For all the woe-betiding about the death of niche games in favor of awful moneygrubbing lootboxing AAA games, we sure do see a lot of niche games show up on a regular basis. Shoot-’em-ups, for instance, are alive and well even today. Raiden V, originally released on the Xbox One of all platforms, is a great example of the genre and a worthy successor to that vaunted series’ name, and now we’ve got Raiden V: Director’s Cut on the PS4 and Steam so pretty much everyone can give it a shot.
Raiden V is the latest in the long-running series of otome games about a ship and her scandalous affair with a laser made of toothpaste…wait, no, sorry, they’re actually a series of shoot-’em-ups featuring a ship armed with a laser made of toothpaste. Same thing, really. V has our heroic aircraft battling an alien force in the usual fashion, though it makes several interesting gameplay and presentation changes that set it apart from the rest of the series.
First, your offensive options: there are several ships and multiple weapons to choose from, but we’re mostly interested in that laser. It curls around the screen in an orgasmic display of purple destruction, following your ship and twisting around to acquire new targets. It’s absolutely lovely. Sure, you can choose from several different and varied options like a set of plasma orbs that stick to enemies or, god forbid, a bullet-based spread weapon, but that’s not why you’re playing Raiden, even if you can swap weapons on the fly. When you play Raiden, you want toothpaste. Four out of five dentists recommend it.
As for defense, Raiden V goes in a slightly different direction by offering a shield meter rather than the traditional one-shot-one-kill system seen in most shooters. In practice this doesn’t change much; shield charge essentially takes the place of lives, meaning that once you run out you’re equally dead. Other arcade-style shooters have done this before, so it’s not especially new; Cave fans might recall that beloved developer’s games using this system at times, for instance. Also returning is the classic Raiden medal-based scoring system where you’re encouraged to go ham on medal-grabbing to keep your score high.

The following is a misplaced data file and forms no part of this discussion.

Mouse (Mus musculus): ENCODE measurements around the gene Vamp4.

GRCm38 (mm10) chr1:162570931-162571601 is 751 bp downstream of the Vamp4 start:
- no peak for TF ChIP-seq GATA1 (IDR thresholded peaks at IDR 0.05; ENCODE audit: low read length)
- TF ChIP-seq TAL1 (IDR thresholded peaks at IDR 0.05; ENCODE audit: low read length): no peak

The most visible change to the formula is the Cheer system, a bizarre pseudo-multiplayer concept that encourages players to work together in a sense. When you do something cool, like defeating a certain number of enemies, a “Cheer” icon will pop up commemorating your achievement…and it’ll also pop up for other players, who can push a button to offer you a little super energy boost. You can do the same for them; so far as I can tell it costs you nothing but a little attention, so you might as well. This doesn’t redefine the game or anything, but I can’t say I’ve seen anything quite like it outside of the tangentially-related comment rating system in the Souls games. One also wonders what will happen to this system when Raiden V’s player count drops a bit.
Oh dear, I just compared a game to Dark Souls. Soon I’ll be unable to finish the tutorial in Cuphead. It’s time to hand in my games writer license.
Anyway, this is a solid shooter with a solid presentation that generally looks and sounds great. Raiden V does go with a fully voice-acted story mode, which can prove to be distracting when you’re desperately trying to focus on avoiding bullets; in gameplay terms that’s a negative, but in hilarity terms it’s undeniably positive because the voice acting is some of the hammiest you’ll hear outside of the Earth Defense Force games. It’s legendary. You’ve got local coop in this version, a feature that wasn’t present in the original release, so if you’ve got a friend who’s into this sort of thing then rejoice.
Raiden V isn’t necessarily a new game, but it was originally at home on the Xbox One, which doesn’t strike me as the go-to console for this sort of niche title. The much greater availability offered by Raiden V: Director’s Cut means that more people will be able to check the game out. Along with it being a great shooter, this also means more fodder for the Cheer System, so everyone wins.